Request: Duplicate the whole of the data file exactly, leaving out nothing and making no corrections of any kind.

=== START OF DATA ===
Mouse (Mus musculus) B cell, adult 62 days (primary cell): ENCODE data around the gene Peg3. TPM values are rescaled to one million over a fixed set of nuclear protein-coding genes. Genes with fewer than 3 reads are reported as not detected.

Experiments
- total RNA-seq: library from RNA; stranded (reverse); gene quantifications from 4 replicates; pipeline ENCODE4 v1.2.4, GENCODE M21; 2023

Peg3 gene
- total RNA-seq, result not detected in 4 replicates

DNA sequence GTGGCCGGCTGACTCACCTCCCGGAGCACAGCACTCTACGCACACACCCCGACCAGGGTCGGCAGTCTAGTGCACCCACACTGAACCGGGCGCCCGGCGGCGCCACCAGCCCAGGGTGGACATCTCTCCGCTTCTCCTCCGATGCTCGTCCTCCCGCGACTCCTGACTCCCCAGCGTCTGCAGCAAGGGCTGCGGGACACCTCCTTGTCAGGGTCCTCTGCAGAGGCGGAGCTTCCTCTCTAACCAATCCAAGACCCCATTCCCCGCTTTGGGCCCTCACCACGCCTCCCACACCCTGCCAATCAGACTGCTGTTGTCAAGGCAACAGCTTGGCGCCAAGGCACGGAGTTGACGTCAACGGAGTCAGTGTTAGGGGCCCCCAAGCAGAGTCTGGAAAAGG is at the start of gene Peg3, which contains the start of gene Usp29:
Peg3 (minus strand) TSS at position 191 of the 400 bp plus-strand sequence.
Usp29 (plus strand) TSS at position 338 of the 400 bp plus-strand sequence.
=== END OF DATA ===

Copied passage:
Mouse (Mus musculus) B cell, adult 62 days (primary cell): ENCODE data around the gene Peg3. TPM values are rescaled to one million over a fixed set of nuclear protein-coding genes. Genes with fewer than 3 reads are reported as not detected.

Experiments
- total RNA-seq: library from RNA; stranded (reverse); gene quantifications from 4 replicates; pipeline ENCODE4 v1.2.4, GENCODE M21; 2023

Peg3 gene
- total RNA-seq, result not detected in 4 replicates

DNA sequence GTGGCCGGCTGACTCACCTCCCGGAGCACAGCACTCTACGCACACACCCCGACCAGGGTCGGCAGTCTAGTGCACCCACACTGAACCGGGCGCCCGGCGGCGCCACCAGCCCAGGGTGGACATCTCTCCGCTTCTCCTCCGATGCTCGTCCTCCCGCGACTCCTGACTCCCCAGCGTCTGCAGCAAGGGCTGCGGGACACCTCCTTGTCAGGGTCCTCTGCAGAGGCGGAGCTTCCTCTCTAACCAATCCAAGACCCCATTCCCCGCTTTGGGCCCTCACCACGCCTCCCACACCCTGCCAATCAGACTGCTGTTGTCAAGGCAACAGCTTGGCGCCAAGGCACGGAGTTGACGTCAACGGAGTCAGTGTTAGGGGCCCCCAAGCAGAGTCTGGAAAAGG is at the start of gene Peg3, which contains the start of gene Usp29:
Peg3 (minus strand) TSS at position 191 of the 400 bp plus-strand sequence.
Usp29 (plus strand) TSS at position 338 of the 400 bp plus-strand sequence.